Phantom (F.W. Murnau, 1922): Germany

Reviewed by Byron Potau.  Viewed on DVD.

For a film that was long thought to be lost, F.W. Murnau’s Phantom is extremely well preserved and is another example of Murnau’s genius.  Released the same year as Murnau’s Nosferatu, the film is not the masterpiece that film is, but does contain scenes that rival any in that film or in his entire career.

Lorenz (Alfred Abel) is a city clerk living with his mother (Frida Richard) and sister (Aud Egede Nissen), but he has aspirations of being a poet.  He is the perfect, dutiful son and is known as being an honest man.  When he lays eyes on the beautiful Veronika (Lya De Putti) he becomes obsessed and from there it is all downhill for him.  He continues to tell people he is a poet even though his poems were rejected by the publisher.  He stops going to work and spends much of his time stalking Veronika’s residence and spending more time with his sister who is of dubious reputation.  When he finds a look-alike to Veronika (Lya De Putti again) he showers her with gifts bought with money he swindled from his rich aunt by convincing her he can pay back the money with the royalties from his poems.  By chasing a phantom image of love, he brings about his downfall.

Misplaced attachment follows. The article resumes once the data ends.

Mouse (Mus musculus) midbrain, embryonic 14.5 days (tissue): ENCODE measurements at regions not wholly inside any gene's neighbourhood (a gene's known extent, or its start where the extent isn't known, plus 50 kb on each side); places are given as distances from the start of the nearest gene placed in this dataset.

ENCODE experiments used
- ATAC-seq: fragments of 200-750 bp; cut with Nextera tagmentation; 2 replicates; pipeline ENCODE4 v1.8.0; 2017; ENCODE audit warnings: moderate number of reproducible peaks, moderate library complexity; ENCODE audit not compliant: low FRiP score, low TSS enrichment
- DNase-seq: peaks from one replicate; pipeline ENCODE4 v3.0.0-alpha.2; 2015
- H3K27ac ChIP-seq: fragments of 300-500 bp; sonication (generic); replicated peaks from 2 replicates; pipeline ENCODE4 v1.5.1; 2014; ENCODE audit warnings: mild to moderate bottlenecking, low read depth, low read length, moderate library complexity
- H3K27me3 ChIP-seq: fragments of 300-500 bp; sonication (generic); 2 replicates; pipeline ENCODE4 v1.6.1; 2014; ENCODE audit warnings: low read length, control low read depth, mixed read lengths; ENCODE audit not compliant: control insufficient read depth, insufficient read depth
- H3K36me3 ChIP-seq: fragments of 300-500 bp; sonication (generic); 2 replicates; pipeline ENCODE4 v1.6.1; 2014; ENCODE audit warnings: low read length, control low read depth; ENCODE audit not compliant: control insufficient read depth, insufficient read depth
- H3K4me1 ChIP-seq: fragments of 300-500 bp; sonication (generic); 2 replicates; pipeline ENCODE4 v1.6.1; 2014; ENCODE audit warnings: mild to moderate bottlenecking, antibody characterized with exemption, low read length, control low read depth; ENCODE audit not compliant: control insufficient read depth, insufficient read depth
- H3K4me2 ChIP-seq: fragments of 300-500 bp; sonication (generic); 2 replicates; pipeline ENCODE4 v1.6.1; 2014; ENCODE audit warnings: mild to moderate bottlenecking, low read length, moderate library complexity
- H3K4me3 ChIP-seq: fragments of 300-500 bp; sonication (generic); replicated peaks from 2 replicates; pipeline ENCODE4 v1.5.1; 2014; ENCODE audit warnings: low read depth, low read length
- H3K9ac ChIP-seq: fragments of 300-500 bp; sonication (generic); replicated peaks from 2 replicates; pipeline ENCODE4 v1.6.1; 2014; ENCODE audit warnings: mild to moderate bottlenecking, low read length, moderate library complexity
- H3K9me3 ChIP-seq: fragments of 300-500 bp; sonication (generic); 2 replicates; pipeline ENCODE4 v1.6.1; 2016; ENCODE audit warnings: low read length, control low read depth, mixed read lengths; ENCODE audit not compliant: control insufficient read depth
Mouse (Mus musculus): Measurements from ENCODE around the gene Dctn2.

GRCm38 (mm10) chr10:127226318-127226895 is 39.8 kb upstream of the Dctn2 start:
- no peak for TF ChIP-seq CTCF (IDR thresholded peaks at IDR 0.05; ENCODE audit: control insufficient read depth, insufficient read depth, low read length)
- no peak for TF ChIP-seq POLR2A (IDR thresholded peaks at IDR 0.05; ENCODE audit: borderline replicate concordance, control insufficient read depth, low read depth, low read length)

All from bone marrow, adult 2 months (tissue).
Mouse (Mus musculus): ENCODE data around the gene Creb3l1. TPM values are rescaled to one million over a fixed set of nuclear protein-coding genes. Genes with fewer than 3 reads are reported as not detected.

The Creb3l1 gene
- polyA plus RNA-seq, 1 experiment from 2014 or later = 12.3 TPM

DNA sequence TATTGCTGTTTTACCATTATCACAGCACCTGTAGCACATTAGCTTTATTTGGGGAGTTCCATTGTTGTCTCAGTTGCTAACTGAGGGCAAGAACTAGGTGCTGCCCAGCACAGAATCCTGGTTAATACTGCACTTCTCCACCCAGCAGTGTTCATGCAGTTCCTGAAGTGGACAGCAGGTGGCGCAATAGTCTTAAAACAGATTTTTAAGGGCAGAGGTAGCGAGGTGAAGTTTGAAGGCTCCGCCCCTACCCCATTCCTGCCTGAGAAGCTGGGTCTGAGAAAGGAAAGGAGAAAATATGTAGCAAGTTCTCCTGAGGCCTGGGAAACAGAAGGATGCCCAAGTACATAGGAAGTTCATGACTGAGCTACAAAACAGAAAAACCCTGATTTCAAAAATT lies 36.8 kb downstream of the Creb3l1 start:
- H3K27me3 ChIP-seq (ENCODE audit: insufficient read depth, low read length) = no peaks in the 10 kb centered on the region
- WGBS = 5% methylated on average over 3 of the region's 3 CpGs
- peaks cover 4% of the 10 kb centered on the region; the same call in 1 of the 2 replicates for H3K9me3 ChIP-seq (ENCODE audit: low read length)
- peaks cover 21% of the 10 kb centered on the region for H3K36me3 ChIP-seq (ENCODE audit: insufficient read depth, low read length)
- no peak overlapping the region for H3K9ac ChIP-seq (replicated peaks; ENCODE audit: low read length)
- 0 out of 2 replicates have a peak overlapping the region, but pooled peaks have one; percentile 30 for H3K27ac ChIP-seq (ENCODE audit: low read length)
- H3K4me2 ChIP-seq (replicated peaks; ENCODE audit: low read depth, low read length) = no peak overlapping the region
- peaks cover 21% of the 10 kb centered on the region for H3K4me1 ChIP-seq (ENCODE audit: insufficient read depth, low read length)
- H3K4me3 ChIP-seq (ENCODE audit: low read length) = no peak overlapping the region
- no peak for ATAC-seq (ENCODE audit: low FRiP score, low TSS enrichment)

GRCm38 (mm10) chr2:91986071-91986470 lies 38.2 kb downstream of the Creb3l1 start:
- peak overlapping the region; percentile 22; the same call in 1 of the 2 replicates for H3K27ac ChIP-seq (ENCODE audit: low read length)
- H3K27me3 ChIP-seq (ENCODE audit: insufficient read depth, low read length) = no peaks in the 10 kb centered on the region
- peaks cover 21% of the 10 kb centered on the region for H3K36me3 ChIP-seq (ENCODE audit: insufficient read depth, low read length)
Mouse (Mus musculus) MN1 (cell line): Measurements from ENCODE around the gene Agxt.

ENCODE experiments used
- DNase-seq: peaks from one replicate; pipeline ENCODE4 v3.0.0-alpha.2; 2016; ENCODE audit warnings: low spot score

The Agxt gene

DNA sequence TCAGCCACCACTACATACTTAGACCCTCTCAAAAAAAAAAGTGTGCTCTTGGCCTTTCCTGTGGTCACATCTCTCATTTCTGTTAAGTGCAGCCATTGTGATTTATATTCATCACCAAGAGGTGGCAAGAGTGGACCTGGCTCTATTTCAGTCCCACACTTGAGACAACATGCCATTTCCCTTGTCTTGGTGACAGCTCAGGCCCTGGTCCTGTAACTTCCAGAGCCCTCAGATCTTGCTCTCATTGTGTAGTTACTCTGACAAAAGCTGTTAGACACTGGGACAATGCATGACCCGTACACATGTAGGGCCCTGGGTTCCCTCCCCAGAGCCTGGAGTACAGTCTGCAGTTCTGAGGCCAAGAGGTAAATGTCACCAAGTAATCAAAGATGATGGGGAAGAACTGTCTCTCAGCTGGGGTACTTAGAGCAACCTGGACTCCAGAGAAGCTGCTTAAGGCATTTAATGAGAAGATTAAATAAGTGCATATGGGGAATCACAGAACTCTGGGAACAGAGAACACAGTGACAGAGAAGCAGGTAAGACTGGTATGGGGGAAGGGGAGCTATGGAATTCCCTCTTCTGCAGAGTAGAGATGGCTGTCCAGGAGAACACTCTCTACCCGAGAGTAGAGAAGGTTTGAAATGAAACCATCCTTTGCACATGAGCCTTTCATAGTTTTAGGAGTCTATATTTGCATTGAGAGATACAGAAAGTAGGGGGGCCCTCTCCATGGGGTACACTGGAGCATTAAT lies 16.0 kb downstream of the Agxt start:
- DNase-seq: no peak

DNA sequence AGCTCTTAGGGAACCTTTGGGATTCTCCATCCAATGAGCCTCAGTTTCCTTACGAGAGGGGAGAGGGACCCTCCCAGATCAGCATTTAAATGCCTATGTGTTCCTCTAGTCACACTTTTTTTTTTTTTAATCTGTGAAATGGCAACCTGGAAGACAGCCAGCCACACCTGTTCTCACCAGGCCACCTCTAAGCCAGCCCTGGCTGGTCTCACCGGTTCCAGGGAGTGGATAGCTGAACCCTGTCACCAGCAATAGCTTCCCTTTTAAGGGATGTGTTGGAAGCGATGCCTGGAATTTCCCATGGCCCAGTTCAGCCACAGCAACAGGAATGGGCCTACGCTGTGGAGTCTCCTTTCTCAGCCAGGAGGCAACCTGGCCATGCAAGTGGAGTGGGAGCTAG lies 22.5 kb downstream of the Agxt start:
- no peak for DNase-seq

While the film is not the masterpiece one might expect from Murnau, it is still sprinkled with sheer moments of genius that make the film worth watching.  The viewer can clearly see Murnau extending the possibilities of cinema with his expressive camera work.  There are a handful of breathtaking scenes including one where Lorenz is feeling the world falling in on him and Murnau, through incredible cinematography from Axel Graatkjaer and Theophan Ouchakoff, shows the buildings around him caving in on him and their shadows chase him down the street.  It is a truly exhilarating scene to watch and evidence that Murnau was at the top of his craft. 

The acting in the film is, collectively, very mature for the silent film era and is one of the film’s many strengths.  However, the film is not without its flaws.  The story fails to be very intriguing despite Murnau’s expressionistic camera work.  This flaw is mostly due to the viewer’s lack of interest in the main character, Lorenz, whose actions are at times baffling and difficult to relate to.  Another problem with Lorenz is the casting of Alfred Abel to play him.  His acting is good enough, but he is far too old to have played the role. 

The film also suffers from excessive tinting which became a distraction after awhile.  But with so few films left from Murnau it is easy to forgive the flaws of this film and just be thankful there is another Murnau film out there that we can enjoy.


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